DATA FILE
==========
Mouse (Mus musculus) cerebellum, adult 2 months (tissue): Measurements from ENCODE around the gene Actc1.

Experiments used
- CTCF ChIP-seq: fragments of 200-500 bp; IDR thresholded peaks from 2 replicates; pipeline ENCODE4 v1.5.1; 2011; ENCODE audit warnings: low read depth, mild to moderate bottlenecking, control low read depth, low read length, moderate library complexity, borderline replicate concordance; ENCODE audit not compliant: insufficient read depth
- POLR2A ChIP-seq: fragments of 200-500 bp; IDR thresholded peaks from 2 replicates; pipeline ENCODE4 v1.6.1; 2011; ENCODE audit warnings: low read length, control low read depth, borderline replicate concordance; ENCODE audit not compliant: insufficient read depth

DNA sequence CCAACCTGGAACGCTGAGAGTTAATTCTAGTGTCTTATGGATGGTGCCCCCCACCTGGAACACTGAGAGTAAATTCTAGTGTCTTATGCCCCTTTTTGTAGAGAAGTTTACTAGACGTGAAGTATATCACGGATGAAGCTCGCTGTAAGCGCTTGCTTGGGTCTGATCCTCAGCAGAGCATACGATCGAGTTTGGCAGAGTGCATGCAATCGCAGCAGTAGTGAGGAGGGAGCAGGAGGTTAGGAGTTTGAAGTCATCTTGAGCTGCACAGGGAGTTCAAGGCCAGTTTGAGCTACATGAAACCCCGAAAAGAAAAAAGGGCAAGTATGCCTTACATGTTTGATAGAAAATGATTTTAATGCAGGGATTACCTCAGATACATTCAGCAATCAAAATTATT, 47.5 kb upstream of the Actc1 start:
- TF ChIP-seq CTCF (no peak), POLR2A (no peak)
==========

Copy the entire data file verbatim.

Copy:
Mouse (Mus musculus) cerebellum, adult 2 months (tissue): Measurements from ENCODE around the gene Actc1.

Experiments used
- CTCF ChIP-seq: fragments of 200-500 bp; IDR thresholded peaks from 2 replicates; pipeline ENCODE4 v1.5.1; 2011; ENCODE audit warnings: low read depth, mild to moderate bottlenecking, control low read depth, low read length, moderate library complexity, borderline replicate concordance; ENCODE audit not compliant: insufficient read depth
- POLR2A ChIP-seq: fragments of 200-500 bp; IDR thresholded peaks from 2 replicates; pipeline ENCODE4 v1.6.1; 2011; ENCODE audit warnings: low read length, control low read depth, borderline replicate concordance; ENCODE audit not compliant: insufficient read depth

DNA sequence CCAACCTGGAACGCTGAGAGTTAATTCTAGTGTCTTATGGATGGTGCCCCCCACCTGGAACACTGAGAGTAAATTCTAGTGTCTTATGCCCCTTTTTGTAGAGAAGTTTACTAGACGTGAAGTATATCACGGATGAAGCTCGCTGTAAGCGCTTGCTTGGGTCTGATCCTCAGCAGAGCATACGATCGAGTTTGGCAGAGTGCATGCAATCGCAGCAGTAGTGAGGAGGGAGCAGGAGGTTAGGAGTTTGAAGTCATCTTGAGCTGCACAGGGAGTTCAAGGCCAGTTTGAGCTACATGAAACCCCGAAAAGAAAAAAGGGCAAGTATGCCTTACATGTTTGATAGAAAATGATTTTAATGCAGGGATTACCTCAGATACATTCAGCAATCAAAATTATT, 47.5 kb upstream of the Actc1 start:
- TF ChIP-seq CTCF (no peak), POLR2A (no peak)